On 15 February 2012, two Italian marines on board an Italian-flagged vessel, the MV Enrica Lexie allegedly shot and killed two persons on board a fishing vessel, the St Antony. They had mistaken them for pirates. The two marines were subsequently arrested. The question before the Supreme Court of India was, primarily, whether the Union of India possessed […]

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Posted in Current Affairs, Domestic Courts, Sea and Water, Territory, Treaties0 Comments

Iran’s “Troubling” UN Mission Appointment and America’s Host State Duties

16 April 2014

The storming of the American embassy and the seizure of more than 50 Americans as hostages by militant protesters in Tehran in 1979 rightly provoked unanimous international opprobrium.  The Iranian government’s failure to protect the embassy premises, and its more proactive complicity in the flagrant violation of international law by endorsing the militants’ actions and […]

Read the full story

Posted in Current Affairs, Treaties0 Comments

A Special Tribunal to Prosecute Individuals Involved in Organ Trafficking in Kosovo: Born to Fail?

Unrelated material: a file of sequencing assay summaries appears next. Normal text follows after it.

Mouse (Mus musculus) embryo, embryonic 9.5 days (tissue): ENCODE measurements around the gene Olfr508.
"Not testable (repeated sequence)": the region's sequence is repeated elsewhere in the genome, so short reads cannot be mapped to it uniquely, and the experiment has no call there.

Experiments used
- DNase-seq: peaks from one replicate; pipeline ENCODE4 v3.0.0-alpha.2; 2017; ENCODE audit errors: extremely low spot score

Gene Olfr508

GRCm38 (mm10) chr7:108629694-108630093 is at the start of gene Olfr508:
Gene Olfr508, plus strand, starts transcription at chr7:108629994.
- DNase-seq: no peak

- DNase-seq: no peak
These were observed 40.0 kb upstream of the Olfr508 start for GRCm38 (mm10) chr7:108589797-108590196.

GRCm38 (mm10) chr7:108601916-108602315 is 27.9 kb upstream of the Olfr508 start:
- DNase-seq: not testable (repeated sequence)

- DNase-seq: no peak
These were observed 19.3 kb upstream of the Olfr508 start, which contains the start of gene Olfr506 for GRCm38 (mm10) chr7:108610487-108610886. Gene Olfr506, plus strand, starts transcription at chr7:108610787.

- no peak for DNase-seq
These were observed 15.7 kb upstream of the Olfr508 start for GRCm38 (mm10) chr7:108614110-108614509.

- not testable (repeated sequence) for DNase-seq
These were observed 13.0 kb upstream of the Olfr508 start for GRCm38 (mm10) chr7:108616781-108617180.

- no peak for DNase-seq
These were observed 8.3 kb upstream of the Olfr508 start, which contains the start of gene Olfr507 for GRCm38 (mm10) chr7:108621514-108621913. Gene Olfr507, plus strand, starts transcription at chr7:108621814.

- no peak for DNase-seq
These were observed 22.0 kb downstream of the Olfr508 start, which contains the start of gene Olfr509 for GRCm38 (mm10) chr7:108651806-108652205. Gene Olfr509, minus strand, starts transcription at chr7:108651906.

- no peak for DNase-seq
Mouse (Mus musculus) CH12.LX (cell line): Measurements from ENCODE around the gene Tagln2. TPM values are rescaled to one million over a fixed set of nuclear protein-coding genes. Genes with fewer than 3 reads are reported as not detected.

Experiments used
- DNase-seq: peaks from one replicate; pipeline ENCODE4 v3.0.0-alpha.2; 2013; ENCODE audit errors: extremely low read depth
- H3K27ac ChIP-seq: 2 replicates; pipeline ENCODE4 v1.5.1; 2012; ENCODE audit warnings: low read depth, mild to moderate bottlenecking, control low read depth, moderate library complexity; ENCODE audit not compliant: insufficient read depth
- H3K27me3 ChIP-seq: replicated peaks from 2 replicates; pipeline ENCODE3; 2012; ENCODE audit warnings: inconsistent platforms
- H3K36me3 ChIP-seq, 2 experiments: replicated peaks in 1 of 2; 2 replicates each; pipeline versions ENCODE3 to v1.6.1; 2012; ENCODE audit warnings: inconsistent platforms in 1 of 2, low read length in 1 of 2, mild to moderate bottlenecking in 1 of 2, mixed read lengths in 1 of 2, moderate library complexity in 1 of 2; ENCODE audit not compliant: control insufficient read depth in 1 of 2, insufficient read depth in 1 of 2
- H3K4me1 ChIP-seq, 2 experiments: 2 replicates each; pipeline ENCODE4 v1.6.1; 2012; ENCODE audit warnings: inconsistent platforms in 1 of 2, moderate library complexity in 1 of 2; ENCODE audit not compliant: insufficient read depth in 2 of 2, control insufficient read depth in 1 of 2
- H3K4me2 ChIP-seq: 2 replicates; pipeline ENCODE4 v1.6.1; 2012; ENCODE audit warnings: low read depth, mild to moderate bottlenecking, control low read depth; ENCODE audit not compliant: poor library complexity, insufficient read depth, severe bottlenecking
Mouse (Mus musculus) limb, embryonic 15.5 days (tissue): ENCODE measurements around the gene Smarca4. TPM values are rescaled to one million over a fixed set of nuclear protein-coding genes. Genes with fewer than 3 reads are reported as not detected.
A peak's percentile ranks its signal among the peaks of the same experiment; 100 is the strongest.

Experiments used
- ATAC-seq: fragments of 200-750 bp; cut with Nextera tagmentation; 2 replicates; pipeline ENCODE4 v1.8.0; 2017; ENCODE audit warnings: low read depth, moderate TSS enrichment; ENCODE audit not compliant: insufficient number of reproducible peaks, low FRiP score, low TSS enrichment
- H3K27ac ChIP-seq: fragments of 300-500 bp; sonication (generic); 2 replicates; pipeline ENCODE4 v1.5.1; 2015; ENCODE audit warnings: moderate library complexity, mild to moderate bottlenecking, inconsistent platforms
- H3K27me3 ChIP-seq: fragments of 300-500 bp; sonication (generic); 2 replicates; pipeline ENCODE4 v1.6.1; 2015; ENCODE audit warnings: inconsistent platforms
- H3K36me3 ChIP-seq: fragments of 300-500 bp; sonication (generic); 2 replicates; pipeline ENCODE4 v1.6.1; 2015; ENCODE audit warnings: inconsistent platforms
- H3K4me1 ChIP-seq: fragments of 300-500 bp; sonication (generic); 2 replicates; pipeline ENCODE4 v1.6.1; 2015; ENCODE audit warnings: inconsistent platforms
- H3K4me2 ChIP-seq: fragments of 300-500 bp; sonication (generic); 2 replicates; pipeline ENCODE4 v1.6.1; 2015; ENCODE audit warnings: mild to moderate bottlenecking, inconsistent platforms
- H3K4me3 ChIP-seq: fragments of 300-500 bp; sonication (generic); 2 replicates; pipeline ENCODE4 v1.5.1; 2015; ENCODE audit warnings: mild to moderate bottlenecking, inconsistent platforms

05 April 2014

Following rumours circulating on the Internet and in the corridors of Brussels, Associated Press and Reuters revealed on April 4th, 2014, that the European Union is planning to establish a special tribunal to prosecute members of the Kosovo Liberation Army (KLA) suspected of having been involved in organ harvesting and trafficking during the war with […]

Read the full story

Posted in Current Affairs, Human Rights0 Comments

The ICJ’s Decision on Whaling in the Antarctic: Background and Implications

02 April 2014

On 31st of March 2014, the International Court of Justice (ICJ) delivered a landmark judgement in the case involving Australia, Japan and New Zealand. The subject matter of the case centred on the violation of international obligations enshrined in the International Convention for the Regulation of Whaling. In 2010 Australia filed an application with the […]

Read the full story

Posted in Current Affairs, Sea and Water, Territory0 Comments

In the interim in Strasbourg re: the crisis in Crimea

27 March 2014

On March 13, 2014, Ukraine filed an inter-State application under Article 33 of the European Convention of Human Rights (“ECHR” or the “Convention”) against the Russian Federation in the European Court of Human Rights (“ECtHR”). Simultaneously, Ukraine submitted a request to impose interim measures against Russia. After reviewing such request, the President of the Court’s […]

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Posted in Current Affairs, Human Rights0 Comments

Call for Submissions: CJICL Vol. 3(4)